Trying Something Different

>> Monday, March 1, 2010

The more I listen/read what's going on in this country (the US in case you live somewhere less prone to shouting), the more I'm concerned that the focus on what separates us is blinding us to what holds us together. I firmly believe that the people in this country are not as divisive, are not as far apart on many issues as the media, politicians, and those who seek to manipulate us would like us to believe.

I think most of us, in many walks of life, of varying degrees and forms of faith, of different political flavors, of different educational, cultural and geographical backgrounds as well as different social and economical status, still have a great deal in common, other than the fact we are all, more or less, human beings.

I think we generally want others, even strangers to succeed, be happy and prosper. I think most of us don't want others hurt unnecessarily. I think we generally believe we are stronger as a nation than we would be as an anarchy. I suspect we largely (with a few polarizing exceptions) generally want the same thing for this nation, even if we don't all agree on the best way to get there.

I also believe (because, hey, I'm a dreamer) that there isn't just one way to get there. And, in the interest of moving away from divisiveness, I'd like to focus some attention on what we have in common, ways diverse individuals with vastly contrasting viewpoints are moving down the same path, working toward the same goals.

This week, my goal is to showcase an example every day, at least until Saturday. I've already found three.

Today, I'm going to start with my good friend but frequent critic, especially when it comes to politics, Relax Max. Now Max and I have gone round and round on the healthcare debate. There are many points on reform that we just don't agree with each other on. However, it was brought home to me that that's mostly details. The other day, he wrote a post about what we need in healthcare reform. Reading his bulleted list, I realized that, fundamentally, we both wanted exactly the same thing. We just need to figure out a way to get there. And, neither way we envision it is necessarily wrong. In fact, either one is a vast improvement on where we are now.

How do I know this? Because there are dozens of countries with universal healthcare and they run the spectrum from the government owning everything down to the q-tips to having groups of private insurance provide the services that everyone has to have. There's more than one way to get this done. Whether my way is "best" or RM's way is "best," either way (and probably a dozen more) will get us where we need to be. We've just got to get off our butts and do it.

And stop using our differences as an excuse to do nothing when so many of us agree that something needs to be done.


  • Shakespeare

    Great post!

    Perhaps we've taught each other this-- we couldn't be more different, yet we see eye-to-eye on so much... yet differences (not just ours) show up better than all the commonalities.

  • The Mother

    Stephanie, I don't think you're going to get an argument that something needs to be done.

    The problem is that the current administration is just throwing things at the problem, not taking any time to do it right. Back door deals, stupid assumptions, poor figures, and closed doors are not the solution.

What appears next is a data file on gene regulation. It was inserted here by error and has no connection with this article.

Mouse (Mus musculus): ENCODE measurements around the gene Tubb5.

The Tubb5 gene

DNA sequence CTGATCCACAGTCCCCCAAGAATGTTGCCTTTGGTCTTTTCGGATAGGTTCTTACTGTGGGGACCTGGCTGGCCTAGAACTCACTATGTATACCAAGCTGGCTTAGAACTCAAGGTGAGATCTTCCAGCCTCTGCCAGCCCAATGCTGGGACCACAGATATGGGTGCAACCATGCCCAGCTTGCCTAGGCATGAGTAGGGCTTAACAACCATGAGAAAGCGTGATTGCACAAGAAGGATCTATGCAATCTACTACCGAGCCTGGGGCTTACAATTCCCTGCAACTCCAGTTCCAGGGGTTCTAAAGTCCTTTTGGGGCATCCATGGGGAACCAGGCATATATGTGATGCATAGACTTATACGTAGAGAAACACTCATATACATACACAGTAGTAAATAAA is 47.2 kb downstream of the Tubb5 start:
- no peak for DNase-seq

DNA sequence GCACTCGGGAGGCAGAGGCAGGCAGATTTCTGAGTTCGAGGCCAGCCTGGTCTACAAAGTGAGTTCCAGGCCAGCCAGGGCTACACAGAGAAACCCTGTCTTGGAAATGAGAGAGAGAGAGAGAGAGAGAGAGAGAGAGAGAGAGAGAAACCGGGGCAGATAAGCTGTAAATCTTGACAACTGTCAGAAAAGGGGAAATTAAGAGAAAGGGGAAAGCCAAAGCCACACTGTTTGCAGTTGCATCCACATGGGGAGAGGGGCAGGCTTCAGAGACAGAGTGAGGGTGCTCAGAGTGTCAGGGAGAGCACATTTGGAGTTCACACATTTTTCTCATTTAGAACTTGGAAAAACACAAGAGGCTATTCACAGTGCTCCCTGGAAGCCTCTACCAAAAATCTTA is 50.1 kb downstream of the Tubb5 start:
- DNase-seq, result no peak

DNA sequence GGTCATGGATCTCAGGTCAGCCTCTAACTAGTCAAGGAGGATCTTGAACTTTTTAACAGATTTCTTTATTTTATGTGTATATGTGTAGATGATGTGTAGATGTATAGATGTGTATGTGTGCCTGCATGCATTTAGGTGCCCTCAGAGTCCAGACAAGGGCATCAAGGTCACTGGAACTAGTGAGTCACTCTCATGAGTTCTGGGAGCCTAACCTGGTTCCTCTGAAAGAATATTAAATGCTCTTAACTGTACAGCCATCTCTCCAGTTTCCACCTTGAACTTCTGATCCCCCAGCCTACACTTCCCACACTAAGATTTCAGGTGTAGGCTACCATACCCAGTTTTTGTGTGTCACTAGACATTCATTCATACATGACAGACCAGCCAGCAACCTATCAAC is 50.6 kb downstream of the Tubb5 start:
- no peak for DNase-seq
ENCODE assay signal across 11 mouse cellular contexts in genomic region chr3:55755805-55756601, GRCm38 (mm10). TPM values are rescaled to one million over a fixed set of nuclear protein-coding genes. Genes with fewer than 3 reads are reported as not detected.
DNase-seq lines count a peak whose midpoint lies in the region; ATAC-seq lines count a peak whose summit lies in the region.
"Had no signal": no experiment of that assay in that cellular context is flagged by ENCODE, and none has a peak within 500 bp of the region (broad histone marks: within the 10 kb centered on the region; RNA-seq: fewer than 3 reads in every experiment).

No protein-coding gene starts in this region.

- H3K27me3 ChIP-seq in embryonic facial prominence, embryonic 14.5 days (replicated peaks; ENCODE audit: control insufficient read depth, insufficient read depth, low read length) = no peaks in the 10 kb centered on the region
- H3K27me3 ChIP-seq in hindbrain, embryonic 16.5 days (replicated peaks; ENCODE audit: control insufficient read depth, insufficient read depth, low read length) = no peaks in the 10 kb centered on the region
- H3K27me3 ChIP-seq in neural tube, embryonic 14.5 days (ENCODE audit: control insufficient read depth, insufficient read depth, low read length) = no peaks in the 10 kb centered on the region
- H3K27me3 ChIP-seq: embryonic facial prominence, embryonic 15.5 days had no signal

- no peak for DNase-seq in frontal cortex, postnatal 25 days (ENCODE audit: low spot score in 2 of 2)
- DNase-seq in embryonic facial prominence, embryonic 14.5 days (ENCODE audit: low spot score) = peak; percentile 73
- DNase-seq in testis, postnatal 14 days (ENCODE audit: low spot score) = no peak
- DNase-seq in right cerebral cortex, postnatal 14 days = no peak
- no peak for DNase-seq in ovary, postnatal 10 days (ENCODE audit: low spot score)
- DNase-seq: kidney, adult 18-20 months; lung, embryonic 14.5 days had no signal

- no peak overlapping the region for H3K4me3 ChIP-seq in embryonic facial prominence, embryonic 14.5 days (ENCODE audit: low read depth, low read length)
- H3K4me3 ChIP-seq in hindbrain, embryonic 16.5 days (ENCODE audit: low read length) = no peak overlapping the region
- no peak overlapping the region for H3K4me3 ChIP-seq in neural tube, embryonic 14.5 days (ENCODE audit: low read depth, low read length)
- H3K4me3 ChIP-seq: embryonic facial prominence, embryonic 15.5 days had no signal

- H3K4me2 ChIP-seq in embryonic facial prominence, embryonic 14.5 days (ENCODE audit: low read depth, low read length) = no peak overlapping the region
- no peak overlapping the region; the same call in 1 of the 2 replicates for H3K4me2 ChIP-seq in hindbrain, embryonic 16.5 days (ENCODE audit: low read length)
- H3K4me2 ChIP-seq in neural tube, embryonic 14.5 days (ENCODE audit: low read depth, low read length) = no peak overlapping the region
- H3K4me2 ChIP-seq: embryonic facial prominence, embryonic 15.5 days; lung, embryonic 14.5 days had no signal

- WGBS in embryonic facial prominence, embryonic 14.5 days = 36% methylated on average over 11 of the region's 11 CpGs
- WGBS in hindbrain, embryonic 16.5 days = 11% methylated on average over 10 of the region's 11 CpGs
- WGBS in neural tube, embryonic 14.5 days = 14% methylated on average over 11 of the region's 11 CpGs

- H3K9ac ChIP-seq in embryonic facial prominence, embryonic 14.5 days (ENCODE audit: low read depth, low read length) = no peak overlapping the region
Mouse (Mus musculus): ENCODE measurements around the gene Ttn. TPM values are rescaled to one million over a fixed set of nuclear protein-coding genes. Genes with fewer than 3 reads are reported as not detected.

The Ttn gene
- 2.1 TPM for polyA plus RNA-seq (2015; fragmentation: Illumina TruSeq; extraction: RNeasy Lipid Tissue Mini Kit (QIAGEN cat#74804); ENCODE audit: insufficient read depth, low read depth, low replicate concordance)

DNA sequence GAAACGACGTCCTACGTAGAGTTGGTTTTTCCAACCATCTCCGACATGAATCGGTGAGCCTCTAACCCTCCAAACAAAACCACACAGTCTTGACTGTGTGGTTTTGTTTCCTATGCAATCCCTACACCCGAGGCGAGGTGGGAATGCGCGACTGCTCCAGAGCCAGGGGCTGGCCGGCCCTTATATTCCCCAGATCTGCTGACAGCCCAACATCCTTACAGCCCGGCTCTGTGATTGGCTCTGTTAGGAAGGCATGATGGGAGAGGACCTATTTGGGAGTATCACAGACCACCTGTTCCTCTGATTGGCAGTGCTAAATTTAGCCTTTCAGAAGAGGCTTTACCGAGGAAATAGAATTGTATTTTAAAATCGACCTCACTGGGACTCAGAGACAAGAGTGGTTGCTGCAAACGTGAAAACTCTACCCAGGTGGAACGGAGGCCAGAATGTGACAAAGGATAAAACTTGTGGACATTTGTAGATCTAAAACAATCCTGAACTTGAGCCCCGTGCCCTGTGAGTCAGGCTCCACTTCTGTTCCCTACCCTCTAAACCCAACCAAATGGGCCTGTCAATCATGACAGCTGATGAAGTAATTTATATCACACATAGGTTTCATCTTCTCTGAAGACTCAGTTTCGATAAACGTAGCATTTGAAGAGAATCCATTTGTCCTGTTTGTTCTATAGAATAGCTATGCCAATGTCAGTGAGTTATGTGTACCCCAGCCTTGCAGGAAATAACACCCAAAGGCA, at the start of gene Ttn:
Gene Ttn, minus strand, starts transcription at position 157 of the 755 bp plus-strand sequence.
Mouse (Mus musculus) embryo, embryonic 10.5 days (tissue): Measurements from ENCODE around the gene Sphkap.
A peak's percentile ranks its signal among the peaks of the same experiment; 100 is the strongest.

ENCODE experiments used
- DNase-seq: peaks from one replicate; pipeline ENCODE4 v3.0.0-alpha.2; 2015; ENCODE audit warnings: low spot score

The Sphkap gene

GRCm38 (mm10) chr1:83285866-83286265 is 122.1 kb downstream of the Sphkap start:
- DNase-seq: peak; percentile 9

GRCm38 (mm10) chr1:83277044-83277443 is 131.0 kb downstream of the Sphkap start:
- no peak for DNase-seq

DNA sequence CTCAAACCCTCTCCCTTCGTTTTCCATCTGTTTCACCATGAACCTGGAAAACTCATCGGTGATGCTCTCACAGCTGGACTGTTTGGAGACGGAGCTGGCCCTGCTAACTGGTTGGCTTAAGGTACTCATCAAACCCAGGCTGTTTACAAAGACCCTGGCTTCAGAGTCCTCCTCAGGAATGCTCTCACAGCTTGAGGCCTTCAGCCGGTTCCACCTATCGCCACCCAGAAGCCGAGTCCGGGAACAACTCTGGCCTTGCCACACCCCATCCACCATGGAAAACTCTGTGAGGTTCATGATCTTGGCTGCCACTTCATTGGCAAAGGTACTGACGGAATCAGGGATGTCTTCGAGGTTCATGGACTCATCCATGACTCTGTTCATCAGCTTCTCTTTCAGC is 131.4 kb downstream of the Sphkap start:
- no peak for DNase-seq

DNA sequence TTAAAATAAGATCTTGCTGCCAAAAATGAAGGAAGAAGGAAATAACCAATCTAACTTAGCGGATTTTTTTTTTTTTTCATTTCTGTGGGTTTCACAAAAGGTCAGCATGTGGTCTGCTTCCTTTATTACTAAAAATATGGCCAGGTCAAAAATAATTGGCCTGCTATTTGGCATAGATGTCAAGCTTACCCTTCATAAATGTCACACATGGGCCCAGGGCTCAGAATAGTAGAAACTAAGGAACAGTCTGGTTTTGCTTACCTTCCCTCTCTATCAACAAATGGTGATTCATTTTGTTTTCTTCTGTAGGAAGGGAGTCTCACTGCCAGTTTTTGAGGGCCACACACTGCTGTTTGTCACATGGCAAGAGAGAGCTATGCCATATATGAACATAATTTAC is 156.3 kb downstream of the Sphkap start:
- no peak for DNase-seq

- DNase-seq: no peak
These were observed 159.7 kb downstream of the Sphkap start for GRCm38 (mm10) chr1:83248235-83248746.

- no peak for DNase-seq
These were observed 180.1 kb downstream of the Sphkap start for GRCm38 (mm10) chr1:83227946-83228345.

Let's get doctors and economists in a room, give them a few months, and hammer out something that WILL work, without bankrupting the economy.

    Politicians don't understand healthcare, or the economy, apparently. They can't do this right. And if we're going to do it, we should do it right.

  • Stephanie Barr

    My point again. You and I don't necessarily see things the same way on healthcare, but, we agree that the situation, as it is, doesn't work.

    If we can agree on goals, then it's just the details to make it so. Why can't our government do the same?

  • Jeff King

    It could be... haven't really thought about it.

    I hope it all gets work out, I'm not thinking to well today, so i'll pass on getting into details or ideas.

  • Relax Max

    Like The Mother, I think we need to start over. Only this time with experts instead of partisan blowhards. Didn't we months ago say this was going to happen?

  • Stephanie Barr

    You mean the experts that have had more than forty years to make it work? The ones that give us higher costs and less medical care than any other industrialized nation (Based on nearly every objective stat - we're only the best "anecdotally" - which means nothing in the world of science)? That allow people to go bankrupt in order to receive care? Those experts?

    I know I'll be holding my breath. You all had your chance. I'm frustrated with the BS of the last year, but not more so than with the last forty years of being screwed by the system of "experts." If they wanted to do healthcare reform "right", nothing could have stopped them. Heck, if they'd spent the last year doing just that, healthcare reform would have died away. Instead, they kicked the premiums up all over the country so they can squeeze out the last bit of blood.

    No, I think it's past time to look out for the citizens of this country. I hate that too many politicians are bought and paid for, but it's more than clear that the experts you cite have been looking out for number one long enough. We can't trust them to look out for us. We DID trust them and look where we are now.

  • Relax Max

    You're right. The hell with those greedy self-centered experts. Congress is the only one to do this, the only ones with the people's interests close to their hearts.

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